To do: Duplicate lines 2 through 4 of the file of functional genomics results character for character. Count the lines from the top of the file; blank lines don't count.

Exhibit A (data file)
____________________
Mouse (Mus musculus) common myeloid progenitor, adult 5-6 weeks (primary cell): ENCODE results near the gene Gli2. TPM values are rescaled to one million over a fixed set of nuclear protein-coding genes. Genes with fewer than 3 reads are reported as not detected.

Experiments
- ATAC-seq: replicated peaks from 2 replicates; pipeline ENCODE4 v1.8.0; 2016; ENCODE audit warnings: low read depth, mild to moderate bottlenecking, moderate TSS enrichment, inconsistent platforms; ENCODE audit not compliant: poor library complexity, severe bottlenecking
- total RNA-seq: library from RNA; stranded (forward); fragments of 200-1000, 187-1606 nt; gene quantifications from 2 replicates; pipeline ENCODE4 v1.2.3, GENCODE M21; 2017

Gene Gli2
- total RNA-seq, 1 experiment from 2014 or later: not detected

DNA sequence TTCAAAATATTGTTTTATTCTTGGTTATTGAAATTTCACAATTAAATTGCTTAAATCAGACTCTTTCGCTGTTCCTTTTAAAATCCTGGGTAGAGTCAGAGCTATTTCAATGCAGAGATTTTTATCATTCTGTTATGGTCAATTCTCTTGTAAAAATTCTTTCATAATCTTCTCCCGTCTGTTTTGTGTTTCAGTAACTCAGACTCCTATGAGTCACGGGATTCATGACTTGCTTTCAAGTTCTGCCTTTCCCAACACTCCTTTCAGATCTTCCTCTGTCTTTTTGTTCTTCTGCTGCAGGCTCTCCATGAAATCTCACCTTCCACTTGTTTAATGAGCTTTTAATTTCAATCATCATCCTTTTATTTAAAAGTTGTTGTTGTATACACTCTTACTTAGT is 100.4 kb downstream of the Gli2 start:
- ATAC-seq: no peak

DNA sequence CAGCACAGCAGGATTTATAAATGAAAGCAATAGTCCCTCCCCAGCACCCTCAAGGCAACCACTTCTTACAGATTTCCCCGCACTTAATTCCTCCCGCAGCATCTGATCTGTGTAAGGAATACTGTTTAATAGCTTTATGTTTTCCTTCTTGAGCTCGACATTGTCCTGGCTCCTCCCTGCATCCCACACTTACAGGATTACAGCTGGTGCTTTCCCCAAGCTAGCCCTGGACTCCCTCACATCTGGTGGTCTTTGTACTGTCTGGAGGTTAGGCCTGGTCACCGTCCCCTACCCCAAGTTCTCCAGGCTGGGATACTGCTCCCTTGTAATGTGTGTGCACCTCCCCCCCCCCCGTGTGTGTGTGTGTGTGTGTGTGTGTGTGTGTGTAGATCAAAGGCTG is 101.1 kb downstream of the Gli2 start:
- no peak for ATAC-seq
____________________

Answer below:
Experiments
- ATAC-seq: replicated peaks from 2 replicates; pipeline ENCODE4 v1.8.0; 2016; ENCODE audit warnings: low read depth, mild to moderate bottlenecking, moderate TSS enrichment, inconsistent platforms; ENCODE audit not compliant: poor library complexity, severe bottlenecking
- total RNA-seq: library from RNA; stranded (forward); fragments of 200-1000, 187-1606 nt; gene quantifications from 2 replicates; pipeline ENCODE4 v1.2.3, GENCODE M21; 2017